Image: Navajo Woman Weaving, Navajo Reservation, Arizona 1985. Sue Bennett, Photographer I walked into my living room a while back and saw my nephew’s sons (whom I call grandsons and they call me grandma) using my late mother’s Navajo spindle and batten as swords, chasing and chasing each other around the room. I stopped them both and said, “These were your Grandma Daisy’s weaving tools, and now they are mine to take care of. They are not swords but are tools for weaving rugs.” I brought out several rugs that their great-grandmother had woven and showed them how the tools…

Including the Arts in Classroom Rituals

Rituals are an important part of building a physically and emotionally safe classroom environment. Arts activities can be used as rituals to help students and teachers feel connected as a classroom community. Rituals are used to greet students, say goodbye, honor student work, establish procedures, organize materials, and transition between activities and the arts can help. For example, meditation with music serves to invite focus and calm, a tableaux engages interest, and a braindance can release physical energy.  Rituals create emotional continuity. A rhythmic call-and-response game between the teacher and class members can help students regulate their internal chronometer and…

Utah’s Professional Arts Education Organization’s Support Arts Educators as They Return to School

Representing each art form, the presidents of the various Utah arts professional organizations created the Utah Arts Education Coalition. Since June 5th, these coalition members have been meeting weekly with Cathy Jensen and other state arts leaders to discuss the impact of Covid-19 on arts education in Utah. The purpose of these meetings is to share up-to-date information and decisions faced by the Utah State Board of Education, Utah legislators, and other state leaders so that the various professional arts organizations and their membership can coordinate efforts to advocate proactively DURING decision-making processes.   The Utah Arts Education Coalition is comprised…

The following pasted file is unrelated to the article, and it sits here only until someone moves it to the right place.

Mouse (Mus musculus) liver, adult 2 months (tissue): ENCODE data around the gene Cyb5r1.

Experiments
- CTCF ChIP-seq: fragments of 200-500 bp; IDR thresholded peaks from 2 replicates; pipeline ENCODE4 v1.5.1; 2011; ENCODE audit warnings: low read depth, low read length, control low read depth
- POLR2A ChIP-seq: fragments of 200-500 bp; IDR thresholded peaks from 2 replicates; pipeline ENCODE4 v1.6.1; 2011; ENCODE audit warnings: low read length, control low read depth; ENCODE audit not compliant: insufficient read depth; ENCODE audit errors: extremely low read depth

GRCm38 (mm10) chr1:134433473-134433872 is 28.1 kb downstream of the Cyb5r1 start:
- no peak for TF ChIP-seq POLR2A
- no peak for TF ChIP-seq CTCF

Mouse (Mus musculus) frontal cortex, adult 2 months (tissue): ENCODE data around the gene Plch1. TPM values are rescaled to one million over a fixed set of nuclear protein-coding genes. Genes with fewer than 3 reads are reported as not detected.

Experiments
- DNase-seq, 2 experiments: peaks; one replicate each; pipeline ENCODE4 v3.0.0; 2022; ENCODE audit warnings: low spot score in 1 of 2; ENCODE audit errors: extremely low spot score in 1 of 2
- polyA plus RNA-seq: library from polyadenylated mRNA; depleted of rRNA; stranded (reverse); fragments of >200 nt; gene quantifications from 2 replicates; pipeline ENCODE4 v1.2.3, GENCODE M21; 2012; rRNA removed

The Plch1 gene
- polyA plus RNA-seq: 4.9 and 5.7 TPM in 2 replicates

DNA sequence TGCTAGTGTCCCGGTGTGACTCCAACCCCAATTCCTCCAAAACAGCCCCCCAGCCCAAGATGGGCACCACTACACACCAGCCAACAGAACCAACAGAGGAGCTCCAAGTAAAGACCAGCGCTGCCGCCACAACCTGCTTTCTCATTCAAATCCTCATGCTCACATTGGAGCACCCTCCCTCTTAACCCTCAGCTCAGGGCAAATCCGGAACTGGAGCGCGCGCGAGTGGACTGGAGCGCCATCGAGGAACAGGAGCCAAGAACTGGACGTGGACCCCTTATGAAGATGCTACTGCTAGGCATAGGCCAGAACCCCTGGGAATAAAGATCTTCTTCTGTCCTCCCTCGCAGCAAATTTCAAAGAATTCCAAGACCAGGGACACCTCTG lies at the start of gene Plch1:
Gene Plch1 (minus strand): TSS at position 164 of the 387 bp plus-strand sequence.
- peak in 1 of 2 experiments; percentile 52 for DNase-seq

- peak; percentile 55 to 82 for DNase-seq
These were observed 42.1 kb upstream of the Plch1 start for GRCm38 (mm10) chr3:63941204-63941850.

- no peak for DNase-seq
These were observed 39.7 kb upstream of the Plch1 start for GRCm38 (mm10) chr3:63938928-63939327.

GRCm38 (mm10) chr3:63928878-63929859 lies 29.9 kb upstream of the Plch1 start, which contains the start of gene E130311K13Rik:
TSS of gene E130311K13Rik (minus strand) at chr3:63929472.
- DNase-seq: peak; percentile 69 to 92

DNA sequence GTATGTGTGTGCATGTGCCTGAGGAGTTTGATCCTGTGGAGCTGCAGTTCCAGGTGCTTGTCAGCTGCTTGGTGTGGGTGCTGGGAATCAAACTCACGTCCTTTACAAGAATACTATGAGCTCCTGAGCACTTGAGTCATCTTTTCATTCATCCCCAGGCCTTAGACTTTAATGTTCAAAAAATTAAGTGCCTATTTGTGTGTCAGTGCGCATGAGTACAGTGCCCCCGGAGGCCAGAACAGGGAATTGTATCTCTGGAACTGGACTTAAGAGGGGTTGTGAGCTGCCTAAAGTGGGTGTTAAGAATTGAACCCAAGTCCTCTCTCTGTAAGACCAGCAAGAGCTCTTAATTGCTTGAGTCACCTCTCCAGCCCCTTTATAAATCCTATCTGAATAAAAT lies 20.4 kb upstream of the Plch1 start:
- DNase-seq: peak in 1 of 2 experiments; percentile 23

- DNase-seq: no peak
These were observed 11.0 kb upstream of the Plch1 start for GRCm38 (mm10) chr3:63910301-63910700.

POPS: More Opportunities to Refine Arts Education During Summertime

Summer break is when many educators think about, collaborate, improve, and refine their plans for the upcoming school year. Professional Outreach Programs in the Schools (POPS) can provide the needed resources to integrate the arts into those plans.  POPS is managed by the Utah State Board of Education and sponsored by the Utah State Legislature. The program brings arts education and professional artists to educators and schools for free or subsidized costs. Read on to discover different and accessible ways to integrate dance and visual arts into your classroom, all available through POPS. Ballet West Ballet West has a variety…

Non-tech Arts Activities at Home: Visual Arts

Visual arts include drawing, painting, sculpting, and three-dimensional object art. Using easy-to-find materials from around the house, these fun activities engage both sides of the brain, relieve stress, create unity, boost self-esteem, and encourage creative thinking. See if you can inspire your students or family members to think of their own activities! 1. Draw a map of your house. Include all the rooms. Add people in your family. 2. Write and illustrate four-step instructions for how to: wash your hands; become invisible; make a sandwich; teach a crocodile to dance; or, tame a virus. 3. Use chocolate pudding as finger…